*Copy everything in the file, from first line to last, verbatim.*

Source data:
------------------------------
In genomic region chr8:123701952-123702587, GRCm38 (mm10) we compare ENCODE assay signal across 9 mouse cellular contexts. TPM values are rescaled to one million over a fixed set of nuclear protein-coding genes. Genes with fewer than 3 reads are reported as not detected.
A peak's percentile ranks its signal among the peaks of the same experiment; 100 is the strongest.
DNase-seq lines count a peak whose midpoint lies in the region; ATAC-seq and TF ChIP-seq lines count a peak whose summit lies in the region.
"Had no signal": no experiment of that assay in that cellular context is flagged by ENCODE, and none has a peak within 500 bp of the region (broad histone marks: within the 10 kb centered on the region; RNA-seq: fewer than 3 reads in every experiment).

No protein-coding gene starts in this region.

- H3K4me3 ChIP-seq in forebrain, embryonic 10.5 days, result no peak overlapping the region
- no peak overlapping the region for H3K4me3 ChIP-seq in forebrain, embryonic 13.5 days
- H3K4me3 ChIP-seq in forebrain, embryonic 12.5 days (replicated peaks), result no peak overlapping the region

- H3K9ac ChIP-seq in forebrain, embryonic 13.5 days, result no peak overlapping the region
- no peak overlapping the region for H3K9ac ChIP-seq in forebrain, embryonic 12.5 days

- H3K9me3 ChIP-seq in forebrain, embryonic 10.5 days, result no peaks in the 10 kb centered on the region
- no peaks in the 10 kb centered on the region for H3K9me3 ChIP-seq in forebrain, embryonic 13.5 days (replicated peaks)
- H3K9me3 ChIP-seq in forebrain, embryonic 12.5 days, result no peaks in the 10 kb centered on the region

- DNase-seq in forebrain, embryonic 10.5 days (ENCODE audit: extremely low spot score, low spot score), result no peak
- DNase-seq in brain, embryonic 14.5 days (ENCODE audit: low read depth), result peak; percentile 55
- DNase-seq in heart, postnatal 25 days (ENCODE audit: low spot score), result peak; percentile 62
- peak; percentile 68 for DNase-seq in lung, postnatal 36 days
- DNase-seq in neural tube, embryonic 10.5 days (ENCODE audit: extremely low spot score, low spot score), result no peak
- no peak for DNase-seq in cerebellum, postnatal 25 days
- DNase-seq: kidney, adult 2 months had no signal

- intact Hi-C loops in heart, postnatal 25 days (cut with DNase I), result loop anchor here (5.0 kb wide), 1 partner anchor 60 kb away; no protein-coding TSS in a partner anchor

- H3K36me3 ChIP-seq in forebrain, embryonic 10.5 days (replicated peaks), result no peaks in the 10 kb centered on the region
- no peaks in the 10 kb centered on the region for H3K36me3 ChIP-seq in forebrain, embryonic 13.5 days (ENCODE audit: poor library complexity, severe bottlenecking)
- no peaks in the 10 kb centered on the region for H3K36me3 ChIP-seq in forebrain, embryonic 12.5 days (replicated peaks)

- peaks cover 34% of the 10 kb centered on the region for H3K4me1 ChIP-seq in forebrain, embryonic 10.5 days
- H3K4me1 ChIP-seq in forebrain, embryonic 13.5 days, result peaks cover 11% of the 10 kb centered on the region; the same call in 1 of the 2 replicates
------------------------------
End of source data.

In genomic region chr8:123701952-123702587, GRCm38 (mm10) we compare ENCODE assay signal across 9 mouse cellular contexts. TPM values are rescaled to one million over a fixed set of nuclear protein-coding genes. Genes with fewer than 3 reads are reported as not detected.
A peak's percentile ranks its signal among the peaks of the same experiment; 100 is the strongest.
DNase-seq lines count a peak whose midpoint lies in the region; ATAC-seq and TF ChIP-seq lines count a peak whose summit lies in the region.
"Had no signal": no experiment of that assay in that cellular context is flagged by ENCODE, and none has a peak within 500 bp of the region (broad histone marks: within the 10 kb centered on the region; RNA-seq: fewer than 3 reads in every experiment).

No protein-coding gene starts in this region.

- H3K4me3 ChIP-seq in forebrain, embryonic 10.5 days, result no peak overlapping the region
- no peak overlapping the region for H3K4me3 ChIP-seq in forebrain, embryonic 13.5 days
- H3K4me3 ChIP-seq in forebrain, embryonic 12.5 days (replicated peaks), result no peak overlapping the region

- H3K9ac ChIP-seq in forebrain, embryonic 13.5 days, result no peak overlapping the region
- no peak overlapping the region for H3K9ac ChIP-seq in forebrain, embryonic 12.5 days

- H3K9me3 ChIP-seq in forebrain, embryonic 10.5 days, result no peaks in the 10 kb centered on the region
- no peaks in the 10 kb centered on the region for H3K9me3 ChIP-seq in forebrain, embryonic 13.5 days (replicated peaks)
- H3K9me3 ChIP-seq in forebrain, embryonic 12.5 days, result no peaks in the 10 kb centered on the region

- DNase-seq in forebrain, embryonic 10.5 days (ENCODE audit: extremely low spot score, low spot score), result no peak
- DNase-seq in brain, embryonic 14.5 days (ENCODE audit: low read depth), result peak; percentile 55
- DNase-seq in heart, postnatal 25 days (ENCODE audit: low spot score), result peak; percentile 62
- peak; percentile 68 for DNase-seq in lung, postnatal 36 days
- DNase-seq in neural tube, embryonic 10.5 days (ENCODE audit: extremely low spot score, low spot score), result no peak
- no peak for DNase-seq in cerebellum, postnatal 25 days
- DNase-seq: kidney, adult 2 months had no signal

- intact Hi-C loops in heart, postnatal 25 days (cut with DNase I), result loop anchor here (5.0 kb wide), 1 partner anchor 60 kb away; no protein-coding TSS in a partner anchor

- H3K36me3 ChIP-seq in forebrain, embryonic 10.5 days (replicated peaks), result no peaks in the 10 kb centered on the region
- no peaks in the 10 kb centered on the region for H3K36me3 ChIP-seq in forebrain, embryonic 13.5 days (ENCODE audit: poor library complexity, severe bottlenecking)
- no peaks in the 10 kb centered on the region for H3K36me3 ChIP-seq in forebrain, embryonic 12.5 days (replicated peaks)

- peaks cover 34% of the 10 kb centered on the region for H3K4me1 ChIP-seq in forebrain, embryonic 10.5 days
- H3K4me1 ChIP-seq in forebrain, embryonic 13.5 days, result peaks cover 11% of the 10 kb centered on the region; the same call in 1 of the 2 replicates